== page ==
Re: Backup, what system files are *really* important?

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On 03/12/2010 10:11 AM, Craig White wrote:
> On Fri, 2010-03-12 at 10:59 -0700, Stuart McGraw wrote:
>> On 03/11/2010 09:02 PM, Craig White wrote:
>>> On Thu, 2010-03-11 at 22:32 -0430, Patrick O'Callaghan wrote:
>>>> On Thu, 2010-03-11 at 18:54 -0700, Craig White wrote:
>>>>> On Thu, 2010-03-11 at 20:13 -0430, Patrick O'Callaghan wrote:
>>>>>> On Thu, 2010-03-11 at 18:29 -0600, Mike McCarty wrote:
>>>>>>> Patrick O'Callaghan wrote:
>>>>>>>> I back up all of /etc and /usr/local. Also /opt if it exists.
>>>>>>> Is /opt really likely to contain some configuration information
>>>>>>> that a reinstall wouldn't set up? ISTM that, if the system
>>>>>>> is "modern" enough to use /opt for its install, then its config
>>>>>>> would also be in /var. Not so?
>>>>>> /opt (and /usr/local) are likely to contain stuff that wasn't installed
>>>>>> via rpm or yum, thus needs to be preserved. That's all. YMMV.
>>>>> ----
>>>>> what about /var ?
>>>>> /var/www/html
>>>>> /var/www/named
>>>>> /var/lib/dhcpd
>>>>> /var/lib/imap
>>>>> /var/cache/samba
>>>>> come immediately to my mind
>>>> I don't run public services on my personal machine so much of that
>>>> doesn't matter to me. Plus anything with "cache" in its pathname is
>>>> excluded by my backup script as a matter of course.
>>>> I do back up /var/log though. You never know.
>>> ----
>>> yeah but if it's a samba server... unfortunate that redhat packagers
>>> chose to use /var/cache/samba for important files
>> I backup /etc/samba/smb.conf (the only file there I've
>> modified.)  There are less than a dozen samba users here.
>> I have notes about how to add them using pdbedit.  Since
>> this was how I set up samba originally, I am assuming
>> that redoing the same process will produce the same
>> results including the stuff in var/cache/samba?
>> Am I missing something?
> ----
> well it appears that they finally moved the contents of what used to be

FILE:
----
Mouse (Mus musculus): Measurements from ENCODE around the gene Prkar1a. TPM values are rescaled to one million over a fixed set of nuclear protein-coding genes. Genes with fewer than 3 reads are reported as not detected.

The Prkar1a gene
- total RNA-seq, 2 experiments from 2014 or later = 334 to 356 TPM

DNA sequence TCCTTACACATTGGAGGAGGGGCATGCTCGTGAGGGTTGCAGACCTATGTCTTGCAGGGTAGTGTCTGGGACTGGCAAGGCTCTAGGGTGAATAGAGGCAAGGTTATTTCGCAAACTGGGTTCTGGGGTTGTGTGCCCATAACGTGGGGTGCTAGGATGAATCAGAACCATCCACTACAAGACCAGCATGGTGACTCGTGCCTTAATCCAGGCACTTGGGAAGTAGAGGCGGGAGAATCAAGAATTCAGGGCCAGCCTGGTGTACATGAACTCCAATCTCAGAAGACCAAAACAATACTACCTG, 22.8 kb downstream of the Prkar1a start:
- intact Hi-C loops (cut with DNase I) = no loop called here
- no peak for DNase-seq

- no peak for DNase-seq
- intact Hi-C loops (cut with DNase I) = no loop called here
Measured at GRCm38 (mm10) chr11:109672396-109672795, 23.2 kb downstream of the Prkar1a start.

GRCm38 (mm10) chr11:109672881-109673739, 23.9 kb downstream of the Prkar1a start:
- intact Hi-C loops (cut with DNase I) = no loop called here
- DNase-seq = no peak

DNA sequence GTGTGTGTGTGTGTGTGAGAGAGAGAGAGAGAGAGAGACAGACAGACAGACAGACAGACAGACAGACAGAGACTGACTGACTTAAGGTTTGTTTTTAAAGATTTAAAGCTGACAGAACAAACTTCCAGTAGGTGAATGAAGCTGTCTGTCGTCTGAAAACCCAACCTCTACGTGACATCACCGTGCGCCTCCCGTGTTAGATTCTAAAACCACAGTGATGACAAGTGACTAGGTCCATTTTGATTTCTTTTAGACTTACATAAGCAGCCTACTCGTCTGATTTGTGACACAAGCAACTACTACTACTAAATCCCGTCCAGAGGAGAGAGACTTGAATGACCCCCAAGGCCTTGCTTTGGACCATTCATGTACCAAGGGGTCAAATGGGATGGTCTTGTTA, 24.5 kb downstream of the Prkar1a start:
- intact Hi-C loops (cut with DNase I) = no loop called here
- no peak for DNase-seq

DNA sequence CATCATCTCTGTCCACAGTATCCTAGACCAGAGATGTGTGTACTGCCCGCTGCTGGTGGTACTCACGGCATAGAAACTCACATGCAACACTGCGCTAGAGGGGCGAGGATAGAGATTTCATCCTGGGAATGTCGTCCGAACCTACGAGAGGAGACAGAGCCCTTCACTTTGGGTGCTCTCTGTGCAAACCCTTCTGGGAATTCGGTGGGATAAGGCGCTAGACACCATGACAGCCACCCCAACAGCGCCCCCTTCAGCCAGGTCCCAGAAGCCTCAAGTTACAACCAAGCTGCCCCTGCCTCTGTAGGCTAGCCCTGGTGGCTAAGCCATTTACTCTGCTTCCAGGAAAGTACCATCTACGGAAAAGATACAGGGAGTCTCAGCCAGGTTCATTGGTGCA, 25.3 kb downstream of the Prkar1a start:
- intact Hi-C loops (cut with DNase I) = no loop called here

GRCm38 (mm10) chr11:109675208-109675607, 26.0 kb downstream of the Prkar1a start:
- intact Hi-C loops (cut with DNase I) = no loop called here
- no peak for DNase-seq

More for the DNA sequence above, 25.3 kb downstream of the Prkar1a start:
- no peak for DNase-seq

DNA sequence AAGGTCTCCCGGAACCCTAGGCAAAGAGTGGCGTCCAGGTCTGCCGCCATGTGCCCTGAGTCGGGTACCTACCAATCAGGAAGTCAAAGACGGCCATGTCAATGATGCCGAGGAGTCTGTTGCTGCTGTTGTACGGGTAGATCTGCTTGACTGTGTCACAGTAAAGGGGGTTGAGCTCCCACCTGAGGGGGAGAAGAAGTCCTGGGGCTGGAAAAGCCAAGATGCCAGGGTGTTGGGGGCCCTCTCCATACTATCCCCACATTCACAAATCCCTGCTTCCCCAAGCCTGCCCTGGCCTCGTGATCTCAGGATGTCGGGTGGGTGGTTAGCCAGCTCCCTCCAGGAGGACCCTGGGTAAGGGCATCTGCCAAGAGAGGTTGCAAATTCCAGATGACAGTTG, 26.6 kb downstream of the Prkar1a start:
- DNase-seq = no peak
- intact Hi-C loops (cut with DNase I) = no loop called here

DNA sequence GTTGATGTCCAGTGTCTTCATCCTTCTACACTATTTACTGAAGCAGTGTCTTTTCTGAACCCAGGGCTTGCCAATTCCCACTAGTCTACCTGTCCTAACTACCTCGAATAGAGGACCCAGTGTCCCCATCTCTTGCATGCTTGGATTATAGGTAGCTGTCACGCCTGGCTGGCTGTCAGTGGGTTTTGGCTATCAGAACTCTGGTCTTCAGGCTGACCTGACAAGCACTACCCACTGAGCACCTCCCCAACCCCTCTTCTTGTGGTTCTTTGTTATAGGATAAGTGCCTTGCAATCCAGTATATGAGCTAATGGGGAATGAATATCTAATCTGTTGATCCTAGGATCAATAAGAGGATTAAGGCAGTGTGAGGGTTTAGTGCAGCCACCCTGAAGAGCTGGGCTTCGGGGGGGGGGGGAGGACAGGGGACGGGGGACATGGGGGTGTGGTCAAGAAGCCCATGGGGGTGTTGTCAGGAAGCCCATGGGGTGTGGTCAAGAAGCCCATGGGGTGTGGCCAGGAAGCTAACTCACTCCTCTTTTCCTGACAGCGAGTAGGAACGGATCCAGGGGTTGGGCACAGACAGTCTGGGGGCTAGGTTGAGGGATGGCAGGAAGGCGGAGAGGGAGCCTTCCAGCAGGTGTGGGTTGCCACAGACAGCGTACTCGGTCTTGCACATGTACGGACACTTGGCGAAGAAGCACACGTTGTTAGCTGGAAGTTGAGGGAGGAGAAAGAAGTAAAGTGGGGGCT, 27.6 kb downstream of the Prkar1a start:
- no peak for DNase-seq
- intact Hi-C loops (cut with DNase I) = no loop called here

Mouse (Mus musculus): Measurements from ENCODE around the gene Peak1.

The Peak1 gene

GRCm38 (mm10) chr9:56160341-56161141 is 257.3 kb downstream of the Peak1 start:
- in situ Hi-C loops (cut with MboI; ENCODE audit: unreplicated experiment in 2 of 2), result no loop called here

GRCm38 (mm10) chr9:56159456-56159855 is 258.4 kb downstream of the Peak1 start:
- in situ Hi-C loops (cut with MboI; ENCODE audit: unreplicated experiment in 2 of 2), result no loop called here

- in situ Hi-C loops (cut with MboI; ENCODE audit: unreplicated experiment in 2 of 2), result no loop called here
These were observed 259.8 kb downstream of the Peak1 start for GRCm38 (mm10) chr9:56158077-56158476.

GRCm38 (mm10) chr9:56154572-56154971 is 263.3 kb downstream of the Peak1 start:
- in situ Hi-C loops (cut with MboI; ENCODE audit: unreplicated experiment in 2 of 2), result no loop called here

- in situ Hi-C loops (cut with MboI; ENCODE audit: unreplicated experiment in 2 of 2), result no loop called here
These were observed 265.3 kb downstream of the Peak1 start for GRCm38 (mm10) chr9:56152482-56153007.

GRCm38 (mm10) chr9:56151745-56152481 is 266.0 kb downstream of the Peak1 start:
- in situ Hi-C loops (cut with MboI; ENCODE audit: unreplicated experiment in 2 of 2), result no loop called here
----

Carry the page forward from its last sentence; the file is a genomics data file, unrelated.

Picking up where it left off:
> in /var/cache/samba to /var/lib/samba (yeah) but the contents are all of
> the internal tdb (trivial data base) files that samba uses for things
> like policies created by pdbedit, share information, etc. If you are
> running a samba server, you should be backing those up.

Historically, I've used a script that walks down /etc/passwd and picks
up all the home directories, sorts them, then uniqs them and I make sure
those get backed up.  I also back up /etc and /var (except /var/log).

Then again, depending on your backup media, there's no reason to not
back up the entire system (excluding transient trees such as /proc,
/dev and the like).

I do so using rsync to a server on my LAN (prophead) which has a 500GB
USB drive formatted with ext3 mounted at /media/500GB-Drive with a
directory called "Backups" on it.  Prophead's /etc/rsyncd.conf file

	uid = root
	gid = root
	use chroot = yes

	comment = Backup directory
	path = /media/500GB-Drive/Backups
	hosts allow =
	read only = no

Start up rsync in daemon mode:

	# rsync --daemon

and it's ready to go.

The clients (the machines being backed up) run this script:

	# Back up system to a specific directory given on the command
	# line.  Excludes the /proc, /sys, /dev and /media directories
	TODAY=`date +%d-%b-%Y`
	if [ $# -lt 1 ]; then

	rsync -avXA --exclude-from=/etc/skipdirs.rsync / \

The content of the "/etc/skipdirs.rsync" file on the clients is:


I make this a free gift to all.  It's quick and dirty, but it gets the
job done.  "If it's stupid and it works, it ain't stupid!"

Note: You'll get SELinux alerts on the rsync server when you do the
backup from the client (the /media/500GB-Drive/Backup directory won't
have the correct SELinux contexts), so put SELinux in permissive mode
on the server before you tell the client to back up.
- Rick Stevens, Systems Engineer, C2 Hosting          [email protected] -
- AIM/Skype: therps2        ICQ: 22643734            Yahoo: origrps2 -
-                                                                    -
-        Change is inevitable, except from a vending machine.        -
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